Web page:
Meanwhile, have fun with these cuts. While there aren’t any new ones, you might find a few that are “new to you.”
The LGBT History Month Come Unity Mix
* Namoli Brennet – We Belong http://www.youtube.com/watch?v=Zddc7IUtN3Q
* Queen Latifah – Unity – http://www.youtube.com/watch?v=f8cHxydDb7o
* Cheryl Lynn – Got to Be Real – http://www.youtube.com/watch?v=EoXvDleWJ5U
* Latrice Royale & Manila Luzon — The Chop (Official Music Video) – http://www.youtube.com/watch?v=UlHzdXFCJ-c
* Diana Ross – I’m Coming Out - http://www.youtube.com/watch?v=F-mjl63e0ms
* RuPaul – Free to Be – http://www.youtube.com/watch?v=Eaah3_kDLEg
* Elton John – Philadelphia Freedom – http://www.youtube.com/watch?v=RhJHL34DiBY
* Village People – Macho Man – http://www.youtube.com/watch?v=AO43p2Wqc08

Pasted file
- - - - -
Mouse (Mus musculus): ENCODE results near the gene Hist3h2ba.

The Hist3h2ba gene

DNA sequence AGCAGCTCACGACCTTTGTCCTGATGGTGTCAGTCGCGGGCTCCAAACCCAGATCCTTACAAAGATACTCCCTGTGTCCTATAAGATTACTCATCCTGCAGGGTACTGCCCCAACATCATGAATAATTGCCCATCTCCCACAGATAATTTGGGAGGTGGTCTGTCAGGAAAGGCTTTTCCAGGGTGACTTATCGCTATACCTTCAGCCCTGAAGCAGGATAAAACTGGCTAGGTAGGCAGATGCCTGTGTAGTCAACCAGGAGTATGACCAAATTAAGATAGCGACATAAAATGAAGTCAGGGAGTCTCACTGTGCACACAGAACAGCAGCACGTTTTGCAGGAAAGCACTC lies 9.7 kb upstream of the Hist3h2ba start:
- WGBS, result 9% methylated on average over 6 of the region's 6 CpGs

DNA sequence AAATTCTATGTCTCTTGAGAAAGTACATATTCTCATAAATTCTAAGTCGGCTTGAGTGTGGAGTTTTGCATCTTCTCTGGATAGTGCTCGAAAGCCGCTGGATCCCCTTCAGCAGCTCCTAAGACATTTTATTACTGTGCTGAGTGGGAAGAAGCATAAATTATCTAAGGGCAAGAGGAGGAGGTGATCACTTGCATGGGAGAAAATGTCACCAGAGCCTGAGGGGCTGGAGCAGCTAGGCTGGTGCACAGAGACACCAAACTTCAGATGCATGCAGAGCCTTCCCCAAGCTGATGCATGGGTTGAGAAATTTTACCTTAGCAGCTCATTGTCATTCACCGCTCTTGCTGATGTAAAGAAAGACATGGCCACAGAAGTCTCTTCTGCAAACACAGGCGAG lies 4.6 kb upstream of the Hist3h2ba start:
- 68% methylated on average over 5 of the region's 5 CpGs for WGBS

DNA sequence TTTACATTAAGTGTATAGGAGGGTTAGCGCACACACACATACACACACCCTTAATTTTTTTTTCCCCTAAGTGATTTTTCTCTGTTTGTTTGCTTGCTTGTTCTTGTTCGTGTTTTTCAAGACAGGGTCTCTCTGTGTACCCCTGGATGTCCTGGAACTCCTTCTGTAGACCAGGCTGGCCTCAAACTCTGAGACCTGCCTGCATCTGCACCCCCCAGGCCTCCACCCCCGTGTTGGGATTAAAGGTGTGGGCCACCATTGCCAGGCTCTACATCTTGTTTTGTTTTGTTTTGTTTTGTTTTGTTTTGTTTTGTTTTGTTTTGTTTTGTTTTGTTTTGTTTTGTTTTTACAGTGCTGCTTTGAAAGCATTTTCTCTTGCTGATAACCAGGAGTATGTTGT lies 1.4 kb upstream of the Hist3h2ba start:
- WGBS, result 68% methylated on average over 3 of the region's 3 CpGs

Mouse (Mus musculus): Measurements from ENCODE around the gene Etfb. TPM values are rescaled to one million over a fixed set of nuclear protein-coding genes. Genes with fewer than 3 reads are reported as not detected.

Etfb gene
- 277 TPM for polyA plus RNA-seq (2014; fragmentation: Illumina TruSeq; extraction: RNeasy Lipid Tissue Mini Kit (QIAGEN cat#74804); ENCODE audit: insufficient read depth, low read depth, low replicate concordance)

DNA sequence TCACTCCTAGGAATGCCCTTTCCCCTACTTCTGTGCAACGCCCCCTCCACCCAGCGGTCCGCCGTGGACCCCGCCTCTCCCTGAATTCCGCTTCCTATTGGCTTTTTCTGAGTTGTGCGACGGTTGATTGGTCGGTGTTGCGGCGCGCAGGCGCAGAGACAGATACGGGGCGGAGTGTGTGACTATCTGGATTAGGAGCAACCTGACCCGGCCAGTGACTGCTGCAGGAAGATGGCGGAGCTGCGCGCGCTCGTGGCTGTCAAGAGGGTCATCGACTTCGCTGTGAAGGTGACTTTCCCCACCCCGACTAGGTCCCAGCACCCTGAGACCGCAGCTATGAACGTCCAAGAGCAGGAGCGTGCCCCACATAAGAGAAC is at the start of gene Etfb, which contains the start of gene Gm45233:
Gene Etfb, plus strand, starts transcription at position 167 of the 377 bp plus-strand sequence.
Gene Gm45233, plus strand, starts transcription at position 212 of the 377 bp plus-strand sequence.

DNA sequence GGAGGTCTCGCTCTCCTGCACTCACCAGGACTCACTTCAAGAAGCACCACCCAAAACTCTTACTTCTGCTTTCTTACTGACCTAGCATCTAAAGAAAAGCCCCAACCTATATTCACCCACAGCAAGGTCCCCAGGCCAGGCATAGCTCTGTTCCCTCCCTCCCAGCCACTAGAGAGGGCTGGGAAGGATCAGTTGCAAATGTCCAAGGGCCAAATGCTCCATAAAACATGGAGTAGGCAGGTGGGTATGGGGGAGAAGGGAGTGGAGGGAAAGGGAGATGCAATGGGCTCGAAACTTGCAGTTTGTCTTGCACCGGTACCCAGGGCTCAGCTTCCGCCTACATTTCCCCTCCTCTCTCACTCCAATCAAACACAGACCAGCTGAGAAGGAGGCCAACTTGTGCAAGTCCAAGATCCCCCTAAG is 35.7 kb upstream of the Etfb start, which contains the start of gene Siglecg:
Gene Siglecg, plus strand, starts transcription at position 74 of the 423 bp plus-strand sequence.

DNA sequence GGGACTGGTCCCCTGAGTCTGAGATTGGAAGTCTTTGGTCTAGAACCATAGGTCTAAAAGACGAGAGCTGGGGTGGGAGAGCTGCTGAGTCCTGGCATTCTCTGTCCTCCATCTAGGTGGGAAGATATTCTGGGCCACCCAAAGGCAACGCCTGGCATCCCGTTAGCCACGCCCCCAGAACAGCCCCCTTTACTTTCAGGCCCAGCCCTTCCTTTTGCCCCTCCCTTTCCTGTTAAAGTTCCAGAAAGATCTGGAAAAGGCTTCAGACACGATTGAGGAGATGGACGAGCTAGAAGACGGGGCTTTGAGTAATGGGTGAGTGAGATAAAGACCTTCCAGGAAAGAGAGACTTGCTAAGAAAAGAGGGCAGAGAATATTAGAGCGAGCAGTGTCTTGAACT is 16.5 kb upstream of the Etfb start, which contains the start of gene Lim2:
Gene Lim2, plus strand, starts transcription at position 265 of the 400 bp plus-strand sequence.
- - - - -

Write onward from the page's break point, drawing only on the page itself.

* Marilyn – Give It Up – http://www.youtube.com/watch?v=9t-LcPkoiDM
* Erasure – A Little Respect - http://www.youtube.com/watch?v=RiKVjS3gR88
* David Bowie and Queen – Under Pressure - http://www.youtube.com/watch?v=Gpn8MANhdLU
* Joe Jackson – Real Men – http://www.youtube.com/watch?v=BA65lg1HWt4
* Billie Holiday – The Very Thought of You http://www.youtube.com/watch?v=vPJuFxl0bxY
* Bessie Smith- I Need A Little Sugar In My Bowl – http://www.youtube.com/watch?v=meuwKhPGItk
* Melissa Etheridge – Come to My Window - http://www.youtube.com/watch?v=Y1QIuAJoS94
* Cole Porter – You’re The Top – http://www.youtube.com/watch?v=njzqv5gWt6k
* k.d. lang – Constant Craving - http://www.youtube.com/watch?v=SraGoEVxOwQ
* Jill Sobule – I Kissed A Girl – http://www.youtube.com/watch?v=8FdwUGwasck
* Ani Difranco – Slide – http://www.youtube.com/watch?v=Eqwww-lLz74
* Garbage – Androgyny – http://www.youtube.com/watch?v=hVs6Fekh0RY
* Velvet Underground – Candy Says – http://www.youtube.com/watch?v=XPgGjUSEWss
* Macklemore & Ryan Lewis – Same Love feat. Mary Lambert – http://www.youtube.com/watch?v=hlVBg7_08n0
* Blur – Girls and Boys – http://www.youtube.com/watch?v=WDswiT87oo8
* Queen – Don’t Stop Me Now – http://www.youtube.com/watch?v=HgzGwKwLmgM